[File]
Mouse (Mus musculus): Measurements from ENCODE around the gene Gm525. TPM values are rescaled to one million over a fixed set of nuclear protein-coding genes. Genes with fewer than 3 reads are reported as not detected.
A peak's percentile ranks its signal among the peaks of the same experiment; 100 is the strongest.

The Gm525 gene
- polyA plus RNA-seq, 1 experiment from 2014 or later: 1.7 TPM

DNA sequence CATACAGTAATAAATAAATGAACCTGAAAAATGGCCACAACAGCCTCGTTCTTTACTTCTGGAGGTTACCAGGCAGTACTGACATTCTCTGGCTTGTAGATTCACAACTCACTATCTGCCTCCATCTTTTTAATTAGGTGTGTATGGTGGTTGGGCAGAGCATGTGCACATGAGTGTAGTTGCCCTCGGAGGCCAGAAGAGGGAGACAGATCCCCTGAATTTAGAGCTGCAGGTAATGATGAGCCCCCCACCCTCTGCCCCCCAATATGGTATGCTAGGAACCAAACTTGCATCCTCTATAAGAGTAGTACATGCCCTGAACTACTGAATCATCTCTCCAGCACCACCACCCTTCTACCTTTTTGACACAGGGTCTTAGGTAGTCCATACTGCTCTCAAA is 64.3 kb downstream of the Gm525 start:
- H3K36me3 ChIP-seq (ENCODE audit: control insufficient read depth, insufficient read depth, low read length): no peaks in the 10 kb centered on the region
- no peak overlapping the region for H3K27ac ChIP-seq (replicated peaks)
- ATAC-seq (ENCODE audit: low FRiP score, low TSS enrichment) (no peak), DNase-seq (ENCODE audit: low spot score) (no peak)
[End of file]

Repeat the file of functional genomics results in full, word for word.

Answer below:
Mouse (Mus musculus): Measurements from ENCODE around the gene Gm525. TPM values are rescaled to one million over a fixed set of nuclear protein-coding genes. Genes with fewer than 3 reads are reported as not detected.
A peak's percentile ranks its signal among the peaks of the same experiment; 100 is the strongest.

The Gm525 gene
- polyA plus RNA-seq, 1 experiment from 2014 or later: 1.7 TPM

DNA sequence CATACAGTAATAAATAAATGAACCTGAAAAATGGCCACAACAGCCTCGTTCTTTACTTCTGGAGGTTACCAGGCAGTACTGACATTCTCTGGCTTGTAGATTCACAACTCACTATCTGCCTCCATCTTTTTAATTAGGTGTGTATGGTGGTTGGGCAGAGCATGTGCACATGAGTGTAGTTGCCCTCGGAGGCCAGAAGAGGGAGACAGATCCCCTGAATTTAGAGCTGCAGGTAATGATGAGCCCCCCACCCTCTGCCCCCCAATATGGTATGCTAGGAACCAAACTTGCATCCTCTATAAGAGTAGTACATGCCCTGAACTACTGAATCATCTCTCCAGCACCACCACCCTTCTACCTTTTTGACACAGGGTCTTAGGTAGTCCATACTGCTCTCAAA is 64.3 kb downstream of the Gm525 start:
- H3K36me3 ChIP-seq (ENCODE audit: control insufficient read depth, insufficient read depth, low read length): no peaks in the 10 kb centered on the region
- no peak overlapping the region for H3K27ac ChIP-seq (replicated peaks)
- ATAC-seq (ENCODE audit: low FRiP score, low TSS enrichment) (no peak), DNase-seq (ENCODE audit: low spot score) (no peak)